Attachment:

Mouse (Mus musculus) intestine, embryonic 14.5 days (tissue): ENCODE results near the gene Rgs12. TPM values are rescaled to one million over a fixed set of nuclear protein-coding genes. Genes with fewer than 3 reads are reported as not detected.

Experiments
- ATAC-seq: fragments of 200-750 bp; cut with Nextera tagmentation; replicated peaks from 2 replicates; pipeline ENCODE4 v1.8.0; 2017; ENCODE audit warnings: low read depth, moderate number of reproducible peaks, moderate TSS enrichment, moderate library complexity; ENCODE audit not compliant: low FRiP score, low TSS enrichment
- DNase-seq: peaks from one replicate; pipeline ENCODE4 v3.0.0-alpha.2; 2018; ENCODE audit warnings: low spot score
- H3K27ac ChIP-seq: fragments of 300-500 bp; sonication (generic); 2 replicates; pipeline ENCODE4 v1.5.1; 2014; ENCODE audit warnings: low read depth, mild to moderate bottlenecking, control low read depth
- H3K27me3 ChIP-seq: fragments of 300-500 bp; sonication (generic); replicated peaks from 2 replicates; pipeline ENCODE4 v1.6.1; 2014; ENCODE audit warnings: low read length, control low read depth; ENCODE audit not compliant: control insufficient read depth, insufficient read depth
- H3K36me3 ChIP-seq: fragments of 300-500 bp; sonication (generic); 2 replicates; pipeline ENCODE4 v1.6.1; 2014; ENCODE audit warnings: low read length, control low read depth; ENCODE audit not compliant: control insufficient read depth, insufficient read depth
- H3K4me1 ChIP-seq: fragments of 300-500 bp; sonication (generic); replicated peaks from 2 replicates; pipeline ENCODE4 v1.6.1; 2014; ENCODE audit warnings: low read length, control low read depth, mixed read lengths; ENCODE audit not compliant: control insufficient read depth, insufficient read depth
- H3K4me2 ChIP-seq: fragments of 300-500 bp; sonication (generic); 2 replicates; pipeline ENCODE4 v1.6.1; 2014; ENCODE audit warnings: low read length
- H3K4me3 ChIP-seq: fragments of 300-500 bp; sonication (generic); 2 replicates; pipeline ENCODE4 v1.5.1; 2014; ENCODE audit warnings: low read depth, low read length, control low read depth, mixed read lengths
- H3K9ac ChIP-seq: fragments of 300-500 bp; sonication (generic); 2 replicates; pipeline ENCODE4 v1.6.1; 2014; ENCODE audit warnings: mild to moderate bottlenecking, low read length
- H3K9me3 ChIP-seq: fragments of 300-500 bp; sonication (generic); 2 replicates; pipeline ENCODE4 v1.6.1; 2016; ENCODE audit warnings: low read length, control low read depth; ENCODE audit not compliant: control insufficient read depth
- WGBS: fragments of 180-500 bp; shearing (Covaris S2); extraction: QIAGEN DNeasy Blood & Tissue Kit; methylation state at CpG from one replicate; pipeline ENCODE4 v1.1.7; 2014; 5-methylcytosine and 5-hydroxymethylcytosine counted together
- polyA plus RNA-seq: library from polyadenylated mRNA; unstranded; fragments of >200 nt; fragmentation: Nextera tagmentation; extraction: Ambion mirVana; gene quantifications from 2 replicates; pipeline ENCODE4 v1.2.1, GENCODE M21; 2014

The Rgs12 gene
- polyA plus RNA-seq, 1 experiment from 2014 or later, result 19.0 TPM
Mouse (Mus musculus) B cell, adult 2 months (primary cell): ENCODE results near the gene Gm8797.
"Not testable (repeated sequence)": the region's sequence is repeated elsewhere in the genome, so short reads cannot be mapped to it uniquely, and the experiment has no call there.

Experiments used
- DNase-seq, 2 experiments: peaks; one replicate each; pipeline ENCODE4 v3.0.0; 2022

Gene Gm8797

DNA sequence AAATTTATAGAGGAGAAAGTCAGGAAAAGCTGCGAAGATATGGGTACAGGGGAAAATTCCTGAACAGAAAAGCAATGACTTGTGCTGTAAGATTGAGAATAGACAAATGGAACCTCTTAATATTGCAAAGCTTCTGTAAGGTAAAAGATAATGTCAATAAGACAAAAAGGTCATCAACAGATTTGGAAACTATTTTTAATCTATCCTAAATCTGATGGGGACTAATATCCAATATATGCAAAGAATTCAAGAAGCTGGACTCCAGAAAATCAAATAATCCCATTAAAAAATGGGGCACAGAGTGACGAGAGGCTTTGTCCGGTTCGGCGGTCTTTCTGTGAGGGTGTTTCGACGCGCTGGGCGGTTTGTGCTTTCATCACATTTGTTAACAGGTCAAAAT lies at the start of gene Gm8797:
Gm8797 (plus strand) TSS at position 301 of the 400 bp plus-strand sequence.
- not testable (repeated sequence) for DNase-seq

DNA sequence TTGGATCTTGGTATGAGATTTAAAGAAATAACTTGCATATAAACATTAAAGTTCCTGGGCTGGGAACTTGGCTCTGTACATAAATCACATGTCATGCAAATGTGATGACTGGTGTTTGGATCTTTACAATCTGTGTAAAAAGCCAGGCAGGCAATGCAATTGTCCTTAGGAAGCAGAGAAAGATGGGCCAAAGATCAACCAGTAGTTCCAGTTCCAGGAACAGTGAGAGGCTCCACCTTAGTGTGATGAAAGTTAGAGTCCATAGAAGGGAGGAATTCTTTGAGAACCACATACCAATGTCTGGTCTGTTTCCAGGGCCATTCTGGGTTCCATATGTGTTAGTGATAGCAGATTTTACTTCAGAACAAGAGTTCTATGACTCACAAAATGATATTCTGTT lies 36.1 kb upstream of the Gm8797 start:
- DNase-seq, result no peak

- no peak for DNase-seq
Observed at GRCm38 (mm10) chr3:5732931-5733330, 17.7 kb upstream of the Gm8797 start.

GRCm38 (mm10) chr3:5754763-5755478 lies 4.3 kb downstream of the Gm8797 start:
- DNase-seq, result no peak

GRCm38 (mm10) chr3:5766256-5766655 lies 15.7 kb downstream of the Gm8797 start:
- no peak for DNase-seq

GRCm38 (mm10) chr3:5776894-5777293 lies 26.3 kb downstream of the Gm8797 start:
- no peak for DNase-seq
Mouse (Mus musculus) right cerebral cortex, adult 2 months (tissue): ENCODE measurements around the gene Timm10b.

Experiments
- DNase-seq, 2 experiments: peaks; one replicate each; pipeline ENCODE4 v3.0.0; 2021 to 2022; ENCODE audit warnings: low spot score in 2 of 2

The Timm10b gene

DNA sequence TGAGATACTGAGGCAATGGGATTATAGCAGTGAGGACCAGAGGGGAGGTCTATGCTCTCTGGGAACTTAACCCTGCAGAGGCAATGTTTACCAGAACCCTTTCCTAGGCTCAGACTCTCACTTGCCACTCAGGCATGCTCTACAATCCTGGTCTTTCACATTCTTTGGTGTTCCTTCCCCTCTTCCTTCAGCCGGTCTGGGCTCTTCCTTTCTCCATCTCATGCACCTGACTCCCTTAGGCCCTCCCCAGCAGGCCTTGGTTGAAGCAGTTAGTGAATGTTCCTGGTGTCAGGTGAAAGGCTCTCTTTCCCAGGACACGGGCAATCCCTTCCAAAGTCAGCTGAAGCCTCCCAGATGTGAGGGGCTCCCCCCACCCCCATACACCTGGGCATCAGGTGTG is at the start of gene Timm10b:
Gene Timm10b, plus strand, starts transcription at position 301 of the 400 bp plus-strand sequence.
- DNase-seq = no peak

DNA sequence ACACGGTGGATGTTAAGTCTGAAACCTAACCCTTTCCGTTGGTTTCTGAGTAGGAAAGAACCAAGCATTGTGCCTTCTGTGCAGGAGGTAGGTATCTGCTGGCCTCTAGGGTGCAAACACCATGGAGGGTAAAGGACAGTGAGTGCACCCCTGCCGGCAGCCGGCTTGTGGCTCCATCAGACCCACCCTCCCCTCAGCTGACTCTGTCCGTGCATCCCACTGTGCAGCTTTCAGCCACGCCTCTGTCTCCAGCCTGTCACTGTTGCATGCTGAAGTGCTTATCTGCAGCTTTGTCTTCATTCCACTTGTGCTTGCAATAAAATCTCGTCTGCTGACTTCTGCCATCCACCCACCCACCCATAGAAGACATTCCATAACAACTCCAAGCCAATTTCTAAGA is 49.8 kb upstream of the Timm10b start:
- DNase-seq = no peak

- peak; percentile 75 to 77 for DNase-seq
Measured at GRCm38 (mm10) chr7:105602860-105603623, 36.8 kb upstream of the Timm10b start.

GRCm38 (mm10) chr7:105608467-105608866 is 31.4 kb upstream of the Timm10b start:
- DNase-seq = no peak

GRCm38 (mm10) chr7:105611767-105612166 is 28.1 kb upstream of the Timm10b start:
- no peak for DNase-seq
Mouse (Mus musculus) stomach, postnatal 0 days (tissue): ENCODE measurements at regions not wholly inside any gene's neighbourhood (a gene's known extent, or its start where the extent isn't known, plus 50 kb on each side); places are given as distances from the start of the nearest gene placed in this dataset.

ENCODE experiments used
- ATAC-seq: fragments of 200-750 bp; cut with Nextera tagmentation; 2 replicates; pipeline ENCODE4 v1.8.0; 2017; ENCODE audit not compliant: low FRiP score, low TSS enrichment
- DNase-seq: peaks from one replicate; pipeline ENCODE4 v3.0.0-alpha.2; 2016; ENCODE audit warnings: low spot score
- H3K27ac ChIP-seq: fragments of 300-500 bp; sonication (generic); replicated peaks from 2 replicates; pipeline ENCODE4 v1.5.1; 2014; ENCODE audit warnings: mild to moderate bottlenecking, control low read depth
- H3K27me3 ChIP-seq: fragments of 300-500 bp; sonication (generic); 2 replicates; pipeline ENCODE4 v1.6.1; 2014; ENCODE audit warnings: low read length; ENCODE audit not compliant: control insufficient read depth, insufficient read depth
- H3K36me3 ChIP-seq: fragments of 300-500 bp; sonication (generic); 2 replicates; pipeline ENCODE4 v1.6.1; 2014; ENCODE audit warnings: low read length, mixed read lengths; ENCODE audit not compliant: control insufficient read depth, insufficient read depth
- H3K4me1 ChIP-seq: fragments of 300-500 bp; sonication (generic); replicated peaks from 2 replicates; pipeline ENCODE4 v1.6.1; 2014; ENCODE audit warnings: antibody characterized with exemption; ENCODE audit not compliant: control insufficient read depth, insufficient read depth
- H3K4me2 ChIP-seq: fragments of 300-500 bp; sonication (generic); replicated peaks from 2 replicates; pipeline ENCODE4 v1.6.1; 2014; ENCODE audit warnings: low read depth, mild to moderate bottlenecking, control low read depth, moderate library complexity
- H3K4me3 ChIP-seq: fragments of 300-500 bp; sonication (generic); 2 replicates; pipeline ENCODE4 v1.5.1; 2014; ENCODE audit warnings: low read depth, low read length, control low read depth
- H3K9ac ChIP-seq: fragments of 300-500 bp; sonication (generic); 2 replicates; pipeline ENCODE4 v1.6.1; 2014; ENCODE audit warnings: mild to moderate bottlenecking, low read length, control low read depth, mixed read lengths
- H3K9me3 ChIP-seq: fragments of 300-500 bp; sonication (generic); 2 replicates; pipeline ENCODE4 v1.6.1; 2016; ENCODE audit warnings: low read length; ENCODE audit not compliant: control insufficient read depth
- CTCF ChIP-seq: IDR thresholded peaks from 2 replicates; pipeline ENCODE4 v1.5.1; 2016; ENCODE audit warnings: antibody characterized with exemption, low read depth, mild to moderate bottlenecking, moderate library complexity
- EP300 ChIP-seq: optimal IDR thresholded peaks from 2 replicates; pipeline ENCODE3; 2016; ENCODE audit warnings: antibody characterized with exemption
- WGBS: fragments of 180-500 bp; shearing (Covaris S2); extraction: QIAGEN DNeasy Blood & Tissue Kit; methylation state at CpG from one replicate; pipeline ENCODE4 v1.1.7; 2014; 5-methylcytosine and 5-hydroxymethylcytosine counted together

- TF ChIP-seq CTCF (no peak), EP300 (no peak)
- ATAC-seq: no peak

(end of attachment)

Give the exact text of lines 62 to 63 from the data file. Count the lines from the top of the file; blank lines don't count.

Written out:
- CTCF ChIP-seq: IDR thresholded peaks from 2 replicates; pipeline ENCODE4 v1.5.1; 2016; ENCODE audit warnings: antibody characterized with exemption, low read depth, mild to moderate bottlenecking, moderate library complexity
- EP300 ChIP-seq: optimal IDR thresholded peaks from 2 replicates; pipeline ENCODE3; 2016; ENCODE audit warnings: antibody characterized with exemption